Denny’s Daily Zinger: The DeGenius of Ellen DeGeneres

The tragedy of 9/11 put the brakes on comedy for a while, just like Pearl Harbor must have.
As Emcee of the Oscars that following March, DeGeneres was boffo with her line delivered with delicious insouciance:

What would bug the Taliban more than seeing a gay woman in a suit surrounded by Jews?

As hostess on March 2, DeGeneres and Samsung teamed up to meld entertainment and advertising in a dramatic-and hugely amusing way.

Samsung reportedly paid $20 million to sponsor the Academy Awards show. And throughout the evening DeGeneres fussed with a Samsung smartphone.

Quite late in the evening she traipsed into the audience seemingly ad lib-but in point of fact well-rehearsed-DeGeneres “DeGenerated” a “selfie” using her Samsung smartphone, herself and a bevy of Hollywood luminaries.

The tweet and retweet of this photo I heard caused Twitter to briefly crash.

Guerilla Marketing
In my giant private archive of stories looted from the media I have “Product Placement” file containing 71 examples of this guerilla marketing technique.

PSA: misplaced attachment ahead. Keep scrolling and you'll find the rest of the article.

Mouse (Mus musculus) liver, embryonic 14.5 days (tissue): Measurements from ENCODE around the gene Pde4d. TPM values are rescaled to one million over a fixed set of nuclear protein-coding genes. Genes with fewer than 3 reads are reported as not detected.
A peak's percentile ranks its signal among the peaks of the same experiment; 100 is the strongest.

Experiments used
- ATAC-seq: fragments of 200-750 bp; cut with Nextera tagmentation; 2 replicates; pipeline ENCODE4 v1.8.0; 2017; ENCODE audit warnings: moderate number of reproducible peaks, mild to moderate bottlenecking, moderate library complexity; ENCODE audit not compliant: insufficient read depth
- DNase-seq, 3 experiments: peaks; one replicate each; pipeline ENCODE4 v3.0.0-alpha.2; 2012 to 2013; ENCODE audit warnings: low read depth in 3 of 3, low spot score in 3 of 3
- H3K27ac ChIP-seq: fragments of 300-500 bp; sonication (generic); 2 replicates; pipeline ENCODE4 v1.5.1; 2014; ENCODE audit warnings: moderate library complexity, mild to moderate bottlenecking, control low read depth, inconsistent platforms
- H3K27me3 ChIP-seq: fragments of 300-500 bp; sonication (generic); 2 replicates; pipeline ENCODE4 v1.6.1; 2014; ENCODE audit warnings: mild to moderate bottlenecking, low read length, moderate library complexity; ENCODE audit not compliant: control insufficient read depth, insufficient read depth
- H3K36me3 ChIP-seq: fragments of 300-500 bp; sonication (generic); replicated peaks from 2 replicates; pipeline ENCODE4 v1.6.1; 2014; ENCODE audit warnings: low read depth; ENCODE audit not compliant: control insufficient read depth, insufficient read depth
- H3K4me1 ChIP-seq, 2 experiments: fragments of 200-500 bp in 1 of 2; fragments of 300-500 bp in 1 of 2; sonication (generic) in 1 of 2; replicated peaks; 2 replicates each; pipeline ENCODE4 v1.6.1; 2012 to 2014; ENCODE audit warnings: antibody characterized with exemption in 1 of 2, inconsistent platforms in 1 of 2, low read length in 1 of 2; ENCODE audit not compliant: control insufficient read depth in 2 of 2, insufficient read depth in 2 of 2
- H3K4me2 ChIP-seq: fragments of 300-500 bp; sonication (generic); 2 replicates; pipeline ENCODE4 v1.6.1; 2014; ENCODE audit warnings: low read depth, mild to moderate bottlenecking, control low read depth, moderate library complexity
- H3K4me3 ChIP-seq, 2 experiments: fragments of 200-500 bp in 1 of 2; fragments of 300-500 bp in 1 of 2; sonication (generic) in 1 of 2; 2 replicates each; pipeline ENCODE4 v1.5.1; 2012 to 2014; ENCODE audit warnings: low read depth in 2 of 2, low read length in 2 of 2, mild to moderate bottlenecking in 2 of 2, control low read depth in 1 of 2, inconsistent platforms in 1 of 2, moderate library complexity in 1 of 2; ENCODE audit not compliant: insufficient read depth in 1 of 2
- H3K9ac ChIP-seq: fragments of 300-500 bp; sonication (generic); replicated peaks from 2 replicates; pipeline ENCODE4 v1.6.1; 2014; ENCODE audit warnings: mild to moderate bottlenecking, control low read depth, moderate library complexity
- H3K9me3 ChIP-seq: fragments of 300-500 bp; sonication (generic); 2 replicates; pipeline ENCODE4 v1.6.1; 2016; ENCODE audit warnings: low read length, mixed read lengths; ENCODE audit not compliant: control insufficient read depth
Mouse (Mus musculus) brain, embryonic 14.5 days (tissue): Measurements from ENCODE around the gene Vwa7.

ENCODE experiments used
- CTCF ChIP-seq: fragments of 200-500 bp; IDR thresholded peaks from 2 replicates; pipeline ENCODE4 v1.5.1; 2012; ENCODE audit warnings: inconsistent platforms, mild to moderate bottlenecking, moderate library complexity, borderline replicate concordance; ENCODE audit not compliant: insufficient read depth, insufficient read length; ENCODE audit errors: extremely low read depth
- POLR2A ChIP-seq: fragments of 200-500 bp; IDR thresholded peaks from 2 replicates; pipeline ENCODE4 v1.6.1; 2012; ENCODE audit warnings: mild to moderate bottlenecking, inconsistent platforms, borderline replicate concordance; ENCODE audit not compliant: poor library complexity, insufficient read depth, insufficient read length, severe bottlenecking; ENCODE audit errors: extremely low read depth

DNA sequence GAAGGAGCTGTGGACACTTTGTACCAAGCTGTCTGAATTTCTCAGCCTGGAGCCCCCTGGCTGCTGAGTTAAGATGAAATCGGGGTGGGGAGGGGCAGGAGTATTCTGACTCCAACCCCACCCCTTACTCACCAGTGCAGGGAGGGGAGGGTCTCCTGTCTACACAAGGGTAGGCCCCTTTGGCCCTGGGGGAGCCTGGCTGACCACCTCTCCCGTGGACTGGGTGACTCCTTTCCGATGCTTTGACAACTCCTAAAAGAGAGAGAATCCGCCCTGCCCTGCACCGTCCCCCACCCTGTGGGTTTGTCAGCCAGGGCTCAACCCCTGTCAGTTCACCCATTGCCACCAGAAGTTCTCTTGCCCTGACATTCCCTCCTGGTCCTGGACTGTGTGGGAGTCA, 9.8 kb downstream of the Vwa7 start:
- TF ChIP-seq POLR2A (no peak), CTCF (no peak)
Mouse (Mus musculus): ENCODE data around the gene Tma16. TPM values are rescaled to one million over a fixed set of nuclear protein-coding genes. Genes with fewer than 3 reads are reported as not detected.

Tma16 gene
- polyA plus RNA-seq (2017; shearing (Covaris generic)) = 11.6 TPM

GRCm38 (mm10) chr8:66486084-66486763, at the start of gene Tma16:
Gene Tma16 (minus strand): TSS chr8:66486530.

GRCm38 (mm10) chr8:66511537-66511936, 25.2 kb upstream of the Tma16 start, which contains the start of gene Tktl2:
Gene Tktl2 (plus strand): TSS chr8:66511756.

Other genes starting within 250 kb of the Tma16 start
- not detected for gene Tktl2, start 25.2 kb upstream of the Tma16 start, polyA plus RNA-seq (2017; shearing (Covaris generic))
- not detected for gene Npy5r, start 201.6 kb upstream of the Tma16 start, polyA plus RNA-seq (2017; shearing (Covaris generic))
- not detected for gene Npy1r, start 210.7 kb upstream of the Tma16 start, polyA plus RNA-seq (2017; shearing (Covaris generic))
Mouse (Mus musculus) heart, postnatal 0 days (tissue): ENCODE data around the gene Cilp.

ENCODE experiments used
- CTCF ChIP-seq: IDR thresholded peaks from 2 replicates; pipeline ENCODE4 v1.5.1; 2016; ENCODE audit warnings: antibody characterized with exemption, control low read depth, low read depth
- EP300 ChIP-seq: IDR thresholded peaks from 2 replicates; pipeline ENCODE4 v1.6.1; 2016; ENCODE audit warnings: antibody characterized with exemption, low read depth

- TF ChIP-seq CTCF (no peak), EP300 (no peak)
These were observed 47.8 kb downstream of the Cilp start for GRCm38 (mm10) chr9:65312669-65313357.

Cashing in on product placements, TV shows and space ads get payments for having the protagonist use an Apple computer, drink Pepsi or drive a Lexus.

With Ellen’s delightful manipulation of the Oscar ceremonies, this is the first time I have seen guerilla marketing (product placement) used to enhance paid advertising.
Bloody Brilliant!

Denny Hatch is a copywriter, designer and direct marketing consultant. His new book is Write Everything Right! (opens as a PDF). Click on the title above to see the first 3 chapters. No cost. No risk. No obligation. Reach him at dennyhach@yahoo.com.

Denny Hatch is the author of six books on marketing and four novels, and is a direct marketing writer, designer and consultant. His latest book is “Write Everything Right!” Visit him at dennyhatch.com.

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Comments
  • Thomas (Tom) Smith, III

    @Denny Even more brilliant is Ellen’s ability to pull it off. I’ve seen reports that she was the best host(ess) of the Oscar Ceremonies in 20 years and no mentions of "overt marketing" during the show. A "win-win" versus the Super Bowl with a weak game and lame commercials.